Bell Peppers are crisp, semi-sweet, non-spicy treat originating in Central and northern South America. They are prepared as culinary vegetables but are technically, in botanical terms, fruits. Though they’re labeled as peppers, they lack capsaicin (the active irritant found in chili peppers that create the burning spicy sensation), which is due to a recessive gene (kind of like the blue eyed baby in a family of brown eyes), making them free of the “hot” taste that it’s family members have.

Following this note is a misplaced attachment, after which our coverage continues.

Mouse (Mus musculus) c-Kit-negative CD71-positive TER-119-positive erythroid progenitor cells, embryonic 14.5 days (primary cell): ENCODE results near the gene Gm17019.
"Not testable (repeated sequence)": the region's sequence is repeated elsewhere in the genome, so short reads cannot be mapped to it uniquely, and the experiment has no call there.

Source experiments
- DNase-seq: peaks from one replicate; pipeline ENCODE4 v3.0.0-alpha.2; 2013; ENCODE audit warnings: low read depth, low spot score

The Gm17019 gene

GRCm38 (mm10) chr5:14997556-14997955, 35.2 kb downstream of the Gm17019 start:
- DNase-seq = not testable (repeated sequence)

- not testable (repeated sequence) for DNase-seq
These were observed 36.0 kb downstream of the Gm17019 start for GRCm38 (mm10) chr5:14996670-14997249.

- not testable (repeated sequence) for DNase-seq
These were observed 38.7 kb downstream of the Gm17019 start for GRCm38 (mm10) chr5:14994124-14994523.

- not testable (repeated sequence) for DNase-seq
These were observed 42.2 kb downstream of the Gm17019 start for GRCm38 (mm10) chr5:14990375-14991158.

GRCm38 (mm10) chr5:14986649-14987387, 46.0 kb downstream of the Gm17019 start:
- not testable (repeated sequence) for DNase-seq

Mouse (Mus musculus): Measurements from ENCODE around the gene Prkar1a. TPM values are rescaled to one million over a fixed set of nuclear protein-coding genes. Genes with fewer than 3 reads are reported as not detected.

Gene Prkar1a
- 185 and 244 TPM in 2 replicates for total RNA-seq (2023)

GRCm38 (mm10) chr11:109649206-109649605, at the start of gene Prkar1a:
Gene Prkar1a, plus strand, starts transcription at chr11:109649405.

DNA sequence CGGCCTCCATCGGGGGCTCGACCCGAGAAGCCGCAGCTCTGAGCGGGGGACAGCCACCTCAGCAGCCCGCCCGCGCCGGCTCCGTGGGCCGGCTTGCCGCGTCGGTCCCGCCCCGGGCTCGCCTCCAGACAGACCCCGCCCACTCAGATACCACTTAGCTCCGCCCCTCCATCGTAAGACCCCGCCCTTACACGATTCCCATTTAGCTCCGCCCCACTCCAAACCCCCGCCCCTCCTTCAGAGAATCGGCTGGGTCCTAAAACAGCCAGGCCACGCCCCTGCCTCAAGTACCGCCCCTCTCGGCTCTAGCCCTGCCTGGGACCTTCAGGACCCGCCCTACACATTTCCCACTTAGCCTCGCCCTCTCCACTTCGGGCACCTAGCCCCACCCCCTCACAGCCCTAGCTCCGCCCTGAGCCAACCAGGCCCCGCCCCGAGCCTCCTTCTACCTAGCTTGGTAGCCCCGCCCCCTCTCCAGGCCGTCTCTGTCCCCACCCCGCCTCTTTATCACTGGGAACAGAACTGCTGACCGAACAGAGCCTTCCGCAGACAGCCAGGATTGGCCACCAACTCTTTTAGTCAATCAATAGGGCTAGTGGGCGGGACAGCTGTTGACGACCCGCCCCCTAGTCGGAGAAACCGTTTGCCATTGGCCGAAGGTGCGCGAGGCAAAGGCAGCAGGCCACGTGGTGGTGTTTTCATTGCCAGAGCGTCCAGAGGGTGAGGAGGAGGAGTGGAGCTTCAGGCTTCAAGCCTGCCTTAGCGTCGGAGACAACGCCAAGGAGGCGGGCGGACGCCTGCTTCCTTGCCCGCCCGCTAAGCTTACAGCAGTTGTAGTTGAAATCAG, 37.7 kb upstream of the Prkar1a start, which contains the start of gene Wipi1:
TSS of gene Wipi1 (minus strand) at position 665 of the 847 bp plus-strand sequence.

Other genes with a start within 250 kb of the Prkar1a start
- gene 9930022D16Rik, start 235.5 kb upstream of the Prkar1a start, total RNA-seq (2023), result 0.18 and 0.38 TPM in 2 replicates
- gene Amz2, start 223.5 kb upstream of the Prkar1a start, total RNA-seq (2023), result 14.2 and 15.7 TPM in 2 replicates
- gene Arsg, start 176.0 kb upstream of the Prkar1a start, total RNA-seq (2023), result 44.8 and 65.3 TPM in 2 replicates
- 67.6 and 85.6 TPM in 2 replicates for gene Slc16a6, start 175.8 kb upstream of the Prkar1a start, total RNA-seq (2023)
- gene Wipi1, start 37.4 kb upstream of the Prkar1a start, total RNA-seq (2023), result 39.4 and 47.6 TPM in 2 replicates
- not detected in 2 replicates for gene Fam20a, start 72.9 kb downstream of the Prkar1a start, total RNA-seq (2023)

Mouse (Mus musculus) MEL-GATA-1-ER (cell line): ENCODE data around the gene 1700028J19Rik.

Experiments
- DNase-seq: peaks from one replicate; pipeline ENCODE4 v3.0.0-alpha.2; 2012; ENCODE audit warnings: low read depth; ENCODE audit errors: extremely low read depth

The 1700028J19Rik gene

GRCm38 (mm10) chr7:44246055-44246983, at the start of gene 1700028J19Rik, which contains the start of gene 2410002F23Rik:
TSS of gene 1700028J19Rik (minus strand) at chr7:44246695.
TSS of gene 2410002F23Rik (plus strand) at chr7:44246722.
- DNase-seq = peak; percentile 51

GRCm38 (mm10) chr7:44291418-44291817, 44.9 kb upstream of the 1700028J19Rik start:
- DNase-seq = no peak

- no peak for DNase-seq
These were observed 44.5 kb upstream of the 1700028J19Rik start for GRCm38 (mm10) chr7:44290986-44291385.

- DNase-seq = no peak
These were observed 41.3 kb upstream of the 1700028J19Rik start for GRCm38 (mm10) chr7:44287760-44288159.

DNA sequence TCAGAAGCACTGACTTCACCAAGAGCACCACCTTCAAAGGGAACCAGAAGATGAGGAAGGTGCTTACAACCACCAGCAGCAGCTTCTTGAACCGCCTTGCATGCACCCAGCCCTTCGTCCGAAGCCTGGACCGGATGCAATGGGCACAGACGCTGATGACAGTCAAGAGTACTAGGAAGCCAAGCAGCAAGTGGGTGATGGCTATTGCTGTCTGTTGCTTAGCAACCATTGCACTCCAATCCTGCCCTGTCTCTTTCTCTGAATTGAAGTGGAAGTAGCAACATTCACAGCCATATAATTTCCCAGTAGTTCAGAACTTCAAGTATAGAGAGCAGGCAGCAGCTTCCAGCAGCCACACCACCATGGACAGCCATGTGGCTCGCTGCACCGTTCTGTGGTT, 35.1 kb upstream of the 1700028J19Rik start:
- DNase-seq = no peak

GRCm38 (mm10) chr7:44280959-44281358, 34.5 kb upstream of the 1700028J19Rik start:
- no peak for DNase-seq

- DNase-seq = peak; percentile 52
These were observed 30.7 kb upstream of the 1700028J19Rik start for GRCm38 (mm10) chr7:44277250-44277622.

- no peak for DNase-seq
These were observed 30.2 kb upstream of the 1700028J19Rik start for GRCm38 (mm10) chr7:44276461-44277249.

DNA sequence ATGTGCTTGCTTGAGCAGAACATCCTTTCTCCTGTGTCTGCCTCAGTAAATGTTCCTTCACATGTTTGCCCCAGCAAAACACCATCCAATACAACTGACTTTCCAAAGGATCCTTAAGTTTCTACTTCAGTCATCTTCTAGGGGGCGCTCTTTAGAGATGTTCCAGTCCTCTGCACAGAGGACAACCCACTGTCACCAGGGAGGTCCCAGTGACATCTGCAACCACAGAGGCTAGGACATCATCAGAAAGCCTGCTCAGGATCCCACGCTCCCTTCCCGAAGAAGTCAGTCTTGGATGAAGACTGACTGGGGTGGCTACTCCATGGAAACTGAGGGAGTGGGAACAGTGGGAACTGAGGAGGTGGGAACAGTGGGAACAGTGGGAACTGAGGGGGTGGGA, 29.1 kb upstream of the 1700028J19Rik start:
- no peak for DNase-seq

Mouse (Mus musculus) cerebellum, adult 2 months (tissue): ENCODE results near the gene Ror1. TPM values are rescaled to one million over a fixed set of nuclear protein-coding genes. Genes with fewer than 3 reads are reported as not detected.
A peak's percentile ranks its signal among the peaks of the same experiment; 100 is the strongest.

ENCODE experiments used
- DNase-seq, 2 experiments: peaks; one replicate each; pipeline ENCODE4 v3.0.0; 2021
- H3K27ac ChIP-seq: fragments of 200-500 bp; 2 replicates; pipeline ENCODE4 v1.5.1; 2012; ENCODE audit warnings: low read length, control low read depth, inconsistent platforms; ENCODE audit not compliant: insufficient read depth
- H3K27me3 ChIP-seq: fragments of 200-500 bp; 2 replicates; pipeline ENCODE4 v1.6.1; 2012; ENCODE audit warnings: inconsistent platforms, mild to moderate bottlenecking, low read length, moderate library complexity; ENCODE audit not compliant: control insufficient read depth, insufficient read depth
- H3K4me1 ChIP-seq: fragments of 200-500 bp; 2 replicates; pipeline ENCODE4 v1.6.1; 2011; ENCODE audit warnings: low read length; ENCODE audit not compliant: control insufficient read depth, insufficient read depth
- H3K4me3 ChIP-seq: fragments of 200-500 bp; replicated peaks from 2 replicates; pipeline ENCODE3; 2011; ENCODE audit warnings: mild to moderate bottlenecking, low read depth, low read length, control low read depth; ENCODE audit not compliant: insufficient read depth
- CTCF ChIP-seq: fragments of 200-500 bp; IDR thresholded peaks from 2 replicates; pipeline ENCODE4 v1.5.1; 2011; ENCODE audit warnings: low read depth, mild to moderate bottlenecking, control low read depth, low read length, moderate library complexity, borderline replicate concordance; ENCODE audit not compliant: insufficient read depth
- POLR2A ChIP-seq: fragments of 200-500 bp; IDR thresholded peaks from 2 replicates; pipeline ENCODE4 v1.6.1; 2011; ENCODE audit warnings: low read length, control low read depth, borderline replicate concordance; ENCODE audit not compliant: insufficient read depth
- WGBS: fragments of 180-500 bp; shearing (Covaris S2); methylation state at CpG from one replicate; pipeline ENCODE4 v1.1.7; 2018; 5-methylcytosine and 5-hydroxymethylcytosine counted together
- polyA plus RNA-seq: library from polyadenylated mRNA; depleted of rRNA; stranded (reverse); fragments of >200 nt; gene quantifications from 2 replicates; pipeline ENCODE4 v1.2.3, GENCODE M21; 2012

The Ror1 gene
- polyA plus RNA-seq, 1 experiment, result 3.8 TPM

They are a rich source of antioxidants and vitamin C. While all colors have their benefits, the red colored ones are particularly great, offering many times higher levels of carotene and vitamins than the other varieties.
How to eat Bell Peppers:
Bell peppers are frequently roasted or pan sautéed in olive oil or other cooking oils, but they don’t have to be cooked to be enjoyed. Bell peppers can be sliced fresh, their seeds and ribs removed, and added as sides of a vegetable tray or to salad. You can also just munch on them on their own as a fresh snack!
Farms that grow Bell Peppers:
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